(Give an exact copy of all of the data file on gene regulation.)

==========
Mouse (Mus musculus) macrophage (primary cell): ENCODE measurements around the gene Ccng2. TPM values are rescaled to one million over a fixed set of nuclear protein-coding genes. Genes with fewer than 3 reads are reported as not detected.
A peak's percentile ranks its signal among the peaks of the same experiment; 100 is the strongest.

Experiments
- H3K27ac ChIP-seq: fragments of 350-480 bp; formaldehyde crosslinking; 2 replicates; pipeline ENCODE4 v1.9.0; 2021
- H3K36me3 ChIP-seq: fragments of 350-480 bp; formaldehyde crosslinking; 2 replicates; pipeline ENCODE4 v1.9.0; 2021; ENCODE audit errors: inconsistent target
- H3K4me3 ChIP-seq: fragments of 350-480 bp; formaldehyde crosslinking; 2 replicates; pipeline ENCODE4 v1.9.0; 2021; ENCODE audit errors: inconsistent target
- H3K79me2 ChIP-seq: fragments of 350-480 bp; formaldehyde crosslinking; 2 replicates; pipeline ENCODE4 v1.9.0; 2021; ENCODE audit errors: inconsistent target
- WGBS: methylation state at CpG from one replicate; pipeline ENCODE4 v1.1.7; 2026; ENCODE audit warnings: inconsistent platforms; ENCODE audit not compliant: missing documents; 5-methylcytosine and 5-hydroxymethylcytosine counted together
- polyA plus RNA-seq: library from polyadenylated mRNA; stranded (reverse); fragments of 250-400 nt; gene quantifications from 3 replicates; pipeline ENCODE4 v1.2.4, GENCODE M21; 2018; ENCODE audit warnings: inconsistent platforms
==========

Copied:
Mouse (Mus musculus) macrophage (primary cell): ENCODE measurements around the gene Ccng2. TPM values are rescaled to one million over a fixed set of nuclear protein-coding genes. Genes with fewer than 3 reads are reported as not detected.
A peak's percentile ranks its signal among the peaks of the same experiment; 100 is the strongest.

Experiments
- H3K27ac ChIP-seq: fragments of 350-480 bp; formaldehyde crosslinking; 2 replicates; pipeline ENCODE4 v1.9.0; 2021
- H3K36me3 ChIP-seq: fragments of 350-480 bp; formaldehyde crosslinking; 2 replicates; pipeline ENCODE4 v1.9.0; 2021; ENCODE audit errors: inconsistent target
- H3K4me3 ChIP-seq: fragments of 350-480 bp; formaldehyde crosslinking; 2 replicates; pipeline ENCODE4 v1.9.0; 2021; ENCODE audit errors: inconsistent target
- H3K79me2 ChIP-seq: fragments of 350-480 bp; formaldehyde crosslinking; 2 replicates; pipeline ENCODE4 v1.9.0; 2021; ENCODE audit errors: inconsistent target
- WGBS: methylation state at CpG from one replicate; pipeline ENCODE4 v1.1.7; 2026; ENCODE audit warnings: inconsistent platforms; ENCODE audit not compliant: missing documents; 5-methylcytosine and 5-hydroxymethylcytosine counted together
- polyA plus RNA-seq: library from polyadenylated mRNA; stranded (reverse); fragments of 250-400 nt; gene quantifications from 3 replicates; pipeline ENCODE4 v1.2.4, GENCODE M21; 2018; ENCODE audit warnings: inconsistent platforms